Stop relying on bad science people, please! For your child’s sake! Stop relying on internet quacks to tell you lies about vaccines! This isn’t a matter of pharmaceutical companies versus us, it’s literally a matter of life and death! Get your heads out of the sand for your children!

  73. Alicia says:

    Kate – you say to an earlier comment that the consequences are yours to deal with; NO THEY’RE NOT! They will be your kids to go through and handle! How can any loving parent want to put their kids at such risk for getting so sick?! And put them at such risk to suffer?!

  74. KateTietje says:


    I love my children and have chosen what I believe to be best for their health, in the short and long term. I believe every parent who makes a decision on vaccines, whether to get them or not, has their child’s best interests in my mind. No one wants their child to suffer…from anything. And so they weigh the decision carefully. Many, like me, have spoken to their child’s doctors and other authorities and feel completely comfortable with their decision. If, when they grow up, my children choose to receive vaccines and travel abroad, that will be their decision, but I can’t know the future. I am comfortable now with what we are doing.

  75. Alicia says:

    “#1, it is true that only those who are sick can pass along illness.”

    Kate – Big fat FALSE. People can carry illnesses without getting sick, and pass it along. It’s called being an asymptomatic carrier. The most well known case in the US is that of ‘Typhoid’ Mary. (Google her.)

    You *really* need to be more educated about how diseases actually work before acting like you do.

  76. Alicia says:

    Say all you want Kate, but not vaccinating when there’s no cause (such as allergies or a previous reaction) not to is irresponsible parenting. The simple fact is that non-vaccinating parents base their “facts” on bad science or pseudo science and conspiracy theories. You and others either don’t provide hard evidence against vaccines, or provide the snippets that only support your own views. This shouldn’t be something that’s considered a “parenting debate”; this is about children’s lives. This shouldn’t be something that is considered a “parental right”. Abusers consider their hurting their children a “parental right”. Doesn’t make it actually so.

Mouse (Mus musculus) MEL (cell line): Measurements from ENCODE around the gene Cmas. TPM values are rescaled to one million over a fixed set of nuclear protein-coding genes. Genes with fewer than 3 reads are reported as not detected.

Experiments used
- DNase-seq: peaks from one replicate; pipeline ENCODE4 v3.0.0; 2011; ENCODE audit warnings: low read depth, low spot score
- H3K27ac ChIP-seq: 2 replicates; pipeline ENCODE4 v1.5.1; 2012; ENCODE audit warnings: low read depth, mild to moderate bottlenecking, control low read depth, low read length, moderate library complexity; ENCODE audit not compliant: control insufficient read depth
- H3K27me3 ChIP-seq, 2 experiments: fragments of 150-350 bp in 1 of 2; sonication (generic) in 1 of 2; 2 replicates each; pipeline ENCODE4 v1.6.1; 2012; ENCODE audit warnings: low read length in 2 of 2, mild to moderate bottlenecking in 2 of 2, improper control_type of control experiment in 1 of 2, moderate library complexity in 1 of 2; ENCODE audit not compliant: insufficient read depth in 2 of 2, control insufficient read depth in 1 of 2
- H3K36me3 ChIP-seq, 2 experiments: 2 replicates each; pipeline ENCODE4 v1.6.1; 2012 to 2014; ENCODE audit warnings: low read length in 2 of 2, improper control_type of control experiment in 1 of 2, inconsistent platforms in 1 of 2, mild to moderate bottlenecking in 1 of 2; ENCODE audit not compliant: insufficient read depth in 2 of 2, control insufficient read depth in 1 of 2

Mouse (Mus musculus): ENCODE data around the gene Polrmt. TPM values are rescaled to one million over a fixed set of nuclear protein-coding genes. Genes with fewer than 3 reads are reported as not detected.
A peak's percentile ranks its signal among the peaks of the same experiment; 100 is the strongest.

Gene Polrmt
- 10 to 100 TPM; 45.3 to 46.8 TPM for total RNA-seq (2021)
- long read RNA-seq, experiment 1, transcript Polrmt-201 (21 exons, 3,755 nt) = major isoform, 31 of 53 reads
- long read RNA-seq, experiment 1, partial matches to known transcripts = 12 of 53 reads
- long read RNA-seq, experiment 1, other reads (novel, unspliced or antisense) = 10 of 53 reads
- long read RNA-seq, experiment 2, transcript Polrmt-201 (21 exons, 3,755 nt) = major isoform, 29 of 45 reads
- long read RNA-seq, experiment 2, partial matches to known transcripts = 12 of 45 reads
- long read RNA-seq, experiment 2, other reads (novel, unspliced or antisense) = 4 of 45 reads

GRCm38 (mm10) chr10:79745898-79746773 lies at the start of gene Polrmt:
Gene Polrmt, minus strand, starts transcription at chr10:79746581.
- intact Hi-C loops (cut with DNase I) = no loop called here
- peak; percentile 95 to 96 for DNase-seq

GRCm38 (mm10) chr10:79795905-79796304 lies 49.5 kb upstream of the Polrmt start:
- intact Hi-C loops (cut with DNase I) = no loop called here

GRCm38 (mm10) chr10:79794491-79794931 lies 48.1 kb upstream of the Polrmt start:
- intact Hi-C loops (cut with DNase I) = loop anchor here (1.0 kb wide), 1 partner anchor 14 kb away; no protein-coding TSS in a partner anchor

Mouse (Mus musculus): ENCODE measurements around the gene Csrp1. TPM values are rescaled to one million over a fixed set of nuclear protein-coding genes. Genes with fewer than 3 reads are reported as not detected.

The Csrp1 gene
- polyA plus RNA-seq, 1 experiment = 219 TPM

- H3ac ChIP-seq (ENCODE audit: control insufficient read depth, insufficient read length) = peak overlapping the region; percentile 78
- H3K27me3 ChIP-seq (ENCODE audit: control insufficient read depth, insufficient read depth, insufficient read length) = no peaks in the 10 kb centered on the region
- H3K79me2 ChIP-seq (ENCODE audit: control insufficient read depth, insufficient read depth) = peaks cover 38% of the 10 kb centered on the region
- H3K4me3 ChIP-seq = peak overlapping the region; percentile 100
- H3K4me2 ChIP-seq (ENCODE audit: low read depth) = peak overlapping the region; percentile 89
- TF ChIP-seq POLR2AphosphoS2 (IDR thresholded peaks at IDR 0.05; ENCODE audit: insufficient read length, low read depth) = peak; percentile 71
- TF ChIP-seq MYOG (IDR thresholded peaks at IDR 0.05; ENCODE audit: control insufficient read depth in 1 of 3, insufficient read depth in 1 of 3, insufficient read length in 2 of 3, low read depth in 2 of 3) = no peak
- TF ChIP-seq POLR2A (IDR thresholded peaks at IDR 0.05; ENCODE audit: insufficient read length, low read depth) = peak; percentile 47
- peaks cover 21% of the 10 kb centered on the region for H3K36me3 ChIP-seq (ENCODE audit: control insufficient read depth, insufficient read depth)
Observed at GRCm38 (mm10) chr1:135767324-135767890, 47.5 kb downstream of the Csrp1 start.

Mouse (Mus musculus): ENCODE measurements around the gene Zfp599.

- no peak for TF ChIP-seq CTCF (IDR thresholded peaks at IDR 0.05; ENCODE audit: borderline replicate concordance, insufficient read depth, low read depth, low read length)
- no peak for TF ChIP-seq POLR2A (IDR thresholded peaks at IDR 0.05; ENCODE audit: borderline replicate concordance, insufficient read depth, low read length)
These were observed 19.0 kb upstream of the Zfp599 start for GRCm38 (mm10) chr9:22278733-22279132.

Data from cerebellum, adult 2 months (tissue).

Again, would you deny your children any medical treatment simply because they all carry risks? If you don’t want your children to suffer, why aren’t you doing everything within your power to do so?

    Yes, people unfortunately have bad reactions to vaccinations. It’s because we all have unique biochemistry that determines what we do and don’t react to. But we all react to medications and medical procedures in different ways. Unfortunately most of us won’t know if there’s a reaction until we try that medicine or go through that procedure, but does that mean we don’t try? No. Our family doctor has two little boys who have egg allergies, so they can’t be vaccinated, but she still recommends vaccination for everyone who can be vaccinated.

    I’m convinced that people who don’t vaccinate without a medical reason have no idea how vaccines work, how diseases work, the devastating effects these illnesses still have, or how science works, period. That’s an unfortunate effect of a bad educational system. But that doesn’t mean you put your children at risk because you want to exercise a parental right or because you want to listen to quacks. When the WHO, a worldwide organization of trained and educated medical professionals say people should be vaccinated, that says *a lot*. How about listening to them instead of Dr. Internet?

  77. Alicia says:

    And for the record (just remembered to post this), I am fully aware that vaccinations don’t always mean immunity, but it sure as hell does mean better protection! A case of the measles struck me at 3, after I had the MMR shot, and it’s what kept me out of the hospital. The measles I had attacked my eyes, and I had to have horrible, stinging medicated eye drops every few hours to keep my sight. Imagine what would’ve happened if I hadn’t had some sort of defense against measles.
    I wouldn’t wish measles on anyone, let alone a little kid.

  78. Nicole says:

    Here’s one other little thing to think about. When you start feeling under the weather and then begin to run a fever – soon realizing that you have influenza, lucky you, and so you will stay home from work with it so as not to infect others: Well, guess what? You’ve been contagious for one to four days prior to ANY symptoms!!! All your poor co-workers were already exposed to the nasty germs. It wasn’t your fault, and no one would blame you, because how could you know you were getting sick when you felt no symptoms right? But the problem with the diseases – whose contagious periods I’ve conveniently researched and posted – below is that these make our communities FAR sicker than a cold or even flu.